Tis the season to stage a World Cup
CHRISTMAS is traditionally the time when wise men are said to converge on the Middle East but sadly, FIFA seem to be rather short on wisdom if they think that playing the World Cup Final in Qatar in mid-December is a smart move.
For it appears that after months of sheepishly averting their eyes every time the dread word 'Qatar' is mentioned, FIFA has now decided to come out fighting. The always outlandish idea of playing the World Cup there in the midst of the summer has finally been throttled and the FIFA taskforce has concluded that World Cup 2022 will take place through November and December.
Let us for the moment ignore the rather inconvenient and perhaps litigation-inducing truth that FIFA requested bids for a summer World Cup when it put 2022 out to tender and think instead just where that finally leaves us.
As far as the club game in Europe goes – the powerhouse of the game and its finances - the answer is absolute chaos. Essentially, we are talking about a competition that will straddle several months when we take into account preparation as well as the tournament itself, a bloated version of the African Cup of Nations, which also takes place in the middle of the European season.
But where clubs can survive the loss of a player or two for the duration of that competition, how are the likes of Chelsea, Bayern Munich and Barcelona going to take to losing virtually their entire squads for a couple of months? And just what does that mean for the organisation of the domestic competitions?
FIFA are taking a belligerent stance now that their taskforce has spoken, saying that the World Cup will take place and that there will be no compensation to clubs or leagues who find its timing, shall we say, unhelpful.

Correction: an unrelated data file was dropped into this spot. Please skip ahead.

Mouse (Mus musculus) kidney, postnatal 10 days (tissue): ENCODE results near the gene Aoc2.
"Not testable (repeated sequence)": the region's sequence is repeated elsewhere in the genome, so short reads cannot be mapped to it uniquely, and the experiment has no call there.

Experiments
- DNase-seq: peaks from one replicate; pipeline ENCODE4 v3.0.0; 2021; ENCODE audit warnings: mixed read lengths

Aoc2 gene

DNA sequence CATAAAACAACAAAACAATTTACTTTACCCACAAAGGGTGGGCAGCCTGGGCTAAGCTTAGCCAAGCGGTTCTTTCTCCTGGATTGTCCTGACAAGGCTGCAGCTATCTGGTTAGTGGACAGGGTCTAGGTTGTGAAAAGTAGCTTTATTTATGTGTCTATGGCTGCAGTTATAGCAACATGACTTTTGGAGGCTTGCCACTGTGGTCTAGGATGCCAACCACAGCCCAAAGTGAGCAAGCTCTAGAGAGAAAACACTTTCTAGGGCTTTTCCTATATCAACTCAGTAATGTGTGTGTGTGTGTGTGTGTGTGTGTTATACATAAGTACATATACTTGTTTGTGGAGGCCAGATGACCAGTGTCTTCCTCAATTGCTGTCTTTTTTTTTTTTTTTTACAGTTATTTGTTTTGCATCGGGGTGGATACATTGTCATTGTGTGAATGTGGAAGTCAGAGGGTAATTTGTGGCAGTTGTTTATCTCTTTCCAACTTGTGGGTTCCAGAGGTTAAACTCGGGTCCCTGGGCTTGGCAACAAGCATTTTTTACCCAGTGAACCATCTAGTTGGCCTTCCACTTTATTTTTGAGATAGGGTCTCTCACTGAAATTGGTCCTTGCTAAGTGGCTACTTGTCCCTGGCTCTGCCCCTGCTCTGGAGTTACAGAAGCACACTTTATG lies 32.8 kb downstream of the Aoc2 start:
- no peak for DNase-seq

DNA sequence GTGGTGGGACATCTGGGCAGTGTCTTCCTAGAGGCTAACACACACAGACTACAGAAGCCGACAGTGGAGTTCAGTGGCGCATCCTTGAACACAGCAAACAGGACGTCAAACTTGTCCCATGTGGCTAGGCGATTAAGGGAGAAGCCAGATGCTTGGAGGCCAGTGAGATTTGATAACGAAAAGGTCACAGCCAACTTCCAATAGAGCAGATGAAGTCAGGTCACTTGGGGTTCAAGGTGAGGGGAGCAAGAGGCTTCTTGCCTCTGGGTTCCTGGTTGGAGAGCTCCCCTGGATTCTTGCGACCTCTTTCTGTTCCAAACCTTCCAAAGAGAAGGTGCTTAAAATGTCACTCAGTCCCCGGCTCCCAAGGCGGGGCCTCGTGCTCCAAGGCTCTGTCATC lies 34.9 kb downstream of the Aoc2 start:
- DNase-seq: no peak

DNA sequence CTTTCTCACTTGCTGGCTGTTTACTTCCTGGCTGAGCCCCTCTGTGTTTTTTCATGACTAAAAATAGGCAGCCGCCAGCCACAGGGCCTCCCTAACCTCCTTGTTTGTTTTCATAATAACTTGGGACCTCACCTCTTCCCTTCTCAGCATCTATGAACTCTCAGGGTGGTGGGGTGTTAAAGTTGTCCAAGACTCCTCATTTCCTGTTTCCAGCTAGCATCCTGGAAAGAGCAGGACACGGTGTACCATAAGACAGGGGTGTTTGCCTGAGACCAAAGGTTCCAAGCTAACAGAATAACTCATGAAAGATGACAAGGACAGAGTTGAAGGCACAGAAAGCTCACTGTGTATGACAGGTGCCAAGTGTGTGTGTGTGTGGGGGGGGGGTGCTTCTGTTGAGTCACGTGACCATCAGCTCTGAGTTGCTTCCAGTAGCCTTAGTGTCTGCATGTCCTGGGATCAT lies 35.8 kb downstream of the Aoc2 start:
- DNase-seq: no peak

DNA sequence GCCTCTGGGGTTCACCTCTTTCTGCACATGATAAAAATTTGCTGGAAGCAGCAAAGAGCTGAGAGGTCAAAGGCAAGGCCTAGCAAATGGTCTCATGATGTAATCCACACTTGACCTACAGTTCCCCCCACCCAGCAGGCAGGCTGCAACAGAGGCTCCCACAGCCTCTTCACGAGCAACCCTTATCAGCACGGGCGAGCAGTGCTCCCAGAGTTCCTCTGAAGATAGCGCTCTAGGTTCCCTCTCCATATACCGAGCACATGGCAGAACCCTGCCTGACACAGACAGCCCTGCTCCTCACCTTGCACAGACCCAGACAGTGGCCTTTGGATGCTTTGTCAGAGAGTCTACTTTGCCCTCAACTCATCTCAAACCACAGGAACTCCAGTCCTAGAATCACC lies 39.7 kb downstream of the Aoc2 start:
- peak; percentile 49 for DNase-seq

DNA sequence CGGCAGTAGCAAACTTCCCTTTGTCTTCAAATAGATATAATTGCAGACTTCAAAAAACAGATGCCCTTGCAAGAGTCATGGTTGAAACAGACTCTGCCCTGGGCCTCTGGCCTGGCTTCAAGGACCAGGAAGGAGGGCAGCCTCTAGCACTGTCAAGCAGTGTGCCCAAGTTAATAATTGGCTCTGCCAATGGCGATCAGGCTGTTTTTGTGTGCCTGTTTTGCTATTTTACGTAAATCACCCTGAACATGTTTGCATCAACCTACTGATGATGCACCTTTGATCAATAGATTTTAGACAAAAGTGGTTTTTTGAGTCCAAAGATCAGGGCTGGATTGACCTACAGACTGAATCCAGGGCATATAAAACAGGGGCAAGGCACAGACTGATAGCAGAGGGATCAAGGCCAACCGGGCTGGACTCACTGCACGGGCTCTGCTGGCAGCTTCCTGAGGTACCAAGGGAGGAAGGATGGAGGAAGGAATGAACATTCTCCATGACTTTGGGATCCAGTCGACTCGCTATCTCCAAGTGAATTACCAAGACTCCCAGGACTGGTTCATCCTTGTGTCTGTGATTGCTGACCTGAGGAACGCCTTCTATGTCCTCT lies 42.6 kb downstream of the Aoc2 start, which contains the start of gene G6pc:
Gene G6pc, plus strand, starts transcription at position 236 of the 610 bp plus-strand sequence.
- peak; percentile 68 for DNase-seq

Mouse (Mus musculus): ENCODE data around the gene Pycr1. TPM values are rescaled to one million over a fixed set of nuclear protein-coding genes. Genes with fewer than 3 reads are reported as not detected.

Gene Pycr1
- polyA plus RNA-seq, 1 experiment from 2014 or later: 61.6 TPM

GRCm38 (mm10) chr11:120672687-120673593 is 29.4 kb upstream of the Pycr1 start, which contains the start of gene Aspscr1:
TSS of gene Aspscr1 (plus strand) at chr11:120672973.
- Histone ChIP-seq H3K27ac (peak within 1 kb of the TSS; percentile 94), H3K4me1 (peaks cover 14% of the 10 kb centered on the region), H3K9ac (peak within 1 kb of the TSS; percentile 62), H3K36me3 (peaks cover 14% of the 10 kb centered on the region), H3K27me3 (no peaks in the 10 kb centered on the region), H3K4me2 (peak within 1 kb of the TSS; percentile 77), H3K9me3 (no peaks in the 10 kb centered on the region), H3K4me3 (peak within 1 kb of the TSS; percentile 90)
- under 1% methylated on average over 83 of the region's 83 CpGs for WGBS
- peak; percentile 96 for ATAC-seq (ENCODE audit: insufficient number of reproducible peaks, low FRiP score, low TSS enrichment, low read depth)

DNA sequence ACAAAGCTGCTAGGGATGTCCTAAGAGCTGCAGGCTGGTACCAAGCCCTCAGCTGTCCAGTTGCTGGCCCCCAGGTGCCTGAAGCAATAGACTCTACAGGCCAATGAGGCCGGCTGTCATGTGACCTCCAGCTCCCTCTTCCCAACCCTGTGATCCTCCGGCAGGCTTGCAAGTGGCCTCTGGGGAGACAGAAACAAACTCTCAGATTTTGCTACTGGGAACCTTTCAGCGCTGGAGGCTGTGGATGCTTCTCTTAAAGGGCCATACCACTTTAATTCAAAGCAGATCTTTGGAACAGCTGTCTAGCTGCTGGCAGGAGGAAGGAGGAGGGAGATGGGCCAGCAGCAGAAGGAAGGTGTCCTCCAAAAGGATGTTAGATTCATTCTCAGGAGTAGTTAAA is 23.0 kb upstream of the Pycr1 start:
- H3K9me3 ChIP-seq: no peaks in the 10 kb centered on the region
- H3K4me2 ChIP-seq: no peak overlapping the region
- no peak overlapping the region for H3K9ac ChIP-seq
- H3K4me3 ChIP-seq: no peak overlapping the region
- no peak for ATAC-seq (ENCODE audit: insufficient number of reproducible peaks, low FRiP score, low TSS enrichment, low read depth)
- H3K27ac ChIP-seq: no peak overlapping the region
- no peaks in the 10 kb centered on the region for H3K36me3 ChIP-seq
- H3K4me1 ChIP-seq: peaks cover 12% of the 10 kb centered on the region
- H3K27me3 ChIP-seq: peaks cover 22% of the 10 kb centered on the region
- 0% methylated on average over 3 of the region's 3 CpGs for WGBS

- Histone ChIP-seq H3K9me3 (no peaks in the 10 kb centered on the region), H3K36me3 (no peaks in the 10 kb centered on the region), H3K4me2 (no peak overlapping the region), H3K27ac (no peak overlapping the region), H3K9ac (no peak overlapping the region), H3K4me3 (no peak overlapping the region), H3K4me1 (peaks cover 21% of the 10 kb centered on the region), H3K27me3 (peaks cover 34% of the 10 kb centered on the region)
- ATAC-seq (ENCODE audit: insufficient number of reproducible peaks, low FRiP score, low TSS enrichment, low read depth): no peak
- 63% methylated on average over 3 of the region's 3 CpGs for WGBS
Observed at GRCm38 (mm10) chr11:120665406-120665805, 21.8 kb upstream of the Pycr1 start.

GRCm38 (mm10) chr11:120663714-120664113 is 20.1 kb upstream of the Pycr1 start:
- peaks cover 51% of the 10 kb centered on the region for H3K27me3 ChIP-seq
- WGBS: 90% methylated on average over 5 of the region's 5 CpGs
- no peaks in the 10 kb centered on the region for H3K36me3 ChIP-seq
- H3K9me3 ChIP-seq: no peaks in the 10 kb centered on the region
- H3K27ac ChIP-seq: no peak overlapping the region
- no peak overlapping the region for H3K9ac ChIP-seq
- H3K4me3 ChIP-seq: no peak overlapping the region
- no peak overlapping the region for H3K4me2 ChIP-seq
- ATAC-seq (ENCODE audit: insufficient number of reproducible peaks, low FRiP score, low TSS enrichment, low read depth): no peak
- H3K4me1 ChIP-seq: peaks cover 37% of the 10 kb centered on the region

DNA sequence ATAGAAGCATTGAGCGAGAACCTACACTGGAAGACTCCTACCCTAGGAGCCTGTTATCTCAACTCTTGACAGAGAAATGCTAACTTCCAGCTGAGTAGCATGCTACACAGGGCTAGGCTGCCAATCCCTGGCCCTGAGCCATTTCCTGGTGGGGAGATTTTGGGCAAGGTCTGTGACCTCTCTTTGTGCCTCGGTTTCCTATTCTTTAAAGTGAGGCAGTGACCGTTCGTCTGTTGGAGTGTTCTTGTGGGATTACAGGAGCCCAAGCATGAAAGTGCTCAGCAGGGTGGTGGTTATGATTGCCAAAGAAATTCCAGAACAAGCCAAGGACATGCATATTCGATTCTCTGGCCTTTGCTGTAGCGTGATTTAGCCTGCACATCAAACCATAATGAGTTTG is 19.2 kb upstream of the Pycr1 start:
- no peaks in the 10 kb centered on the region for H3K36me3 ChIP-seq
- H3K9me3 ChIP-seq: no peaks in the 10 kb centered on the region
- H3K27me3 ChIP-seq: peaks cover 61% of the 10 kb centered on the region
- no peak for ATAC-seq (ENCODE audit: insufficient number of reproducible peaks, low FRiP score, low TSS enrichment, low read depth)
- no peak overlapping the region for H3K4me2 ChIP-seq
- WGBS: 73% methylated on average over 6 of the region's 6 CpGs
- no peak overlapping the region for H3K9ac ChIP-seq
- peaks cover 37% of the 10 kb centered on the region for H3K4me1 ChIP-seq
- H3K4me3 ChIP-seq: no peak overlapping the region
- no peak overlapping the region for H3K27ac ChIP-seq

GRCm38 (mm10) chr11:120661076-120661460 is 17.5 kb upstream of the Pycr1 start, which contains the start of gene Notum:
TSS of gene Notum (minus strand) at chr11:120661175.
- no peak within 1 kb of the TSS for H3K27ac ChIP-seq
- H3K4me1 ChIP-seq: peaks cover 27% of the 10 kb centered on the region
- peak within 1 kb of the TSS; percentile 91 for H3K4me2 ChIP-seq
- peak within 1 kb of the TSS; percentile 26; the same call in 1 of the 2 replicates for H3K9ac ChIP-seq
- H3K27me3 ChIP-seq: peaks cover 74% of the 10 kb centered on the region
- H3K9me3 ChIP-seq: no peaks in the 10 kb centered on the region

I suspect they protest too much and that this is posturing ahead of what they must know will be an avalanche of legal action. Let’s be grown up about it and face facts. There is no way on earth that the Premier League, the Bundesliga, Serie A and La Liga could run at the same time as the World Cup is there? Just imagine the World Cup was happening this winter and not seven years hence. What kind of a team would Real Madrid be able to field? Or Juventus? Or Manchester City?
We will also be living in a world of the broadcast deal after the next one, in a landscape where there’s every likelihood that each game is on television. Are the broadcasters going to want to pay up for months of what will effectively be under-21s football? And with the time difference between Qatar and mainland Europe just a couple of hours, good luck playing your bog standard league fixture at the same time as Italy are taking on Germany or when Spain are facing England. It is simply unthinkable.
Allied to that, the idea that the final itself will take place in late December will be sending a chill through the bones of accountants at many a football club, especially in Britain, for it is the Christmas fixtures that traditionally guarantee bumper crowds and a few extra quid in the cash box that can be an absolute Godsend to some.
So forgive me for being a little cynical if I ask whether the December final has been deliberately chosen just to make mischief or if it has not been laid down as a bargaining chip at the start of this hand of poker?
Here are the starting positions. The European leagues in particular do not want a winter World Cup. FIFA does.
Who would bet against FIFA, in a spirit of benevolent comradeliness, eventually saying: “Tell you what, we’ll shift it so that the whole thing takes place in November. How’s that for you?” At which point, the assorted leagues of the world hold their collective noses and sign up to a deal they don’t want but which is the least worst option open to them.
Such is realpolitik. Because after all, do you really think all those FIFA dignitaries are going to want to try and get a last minute flight home in time for Christmas?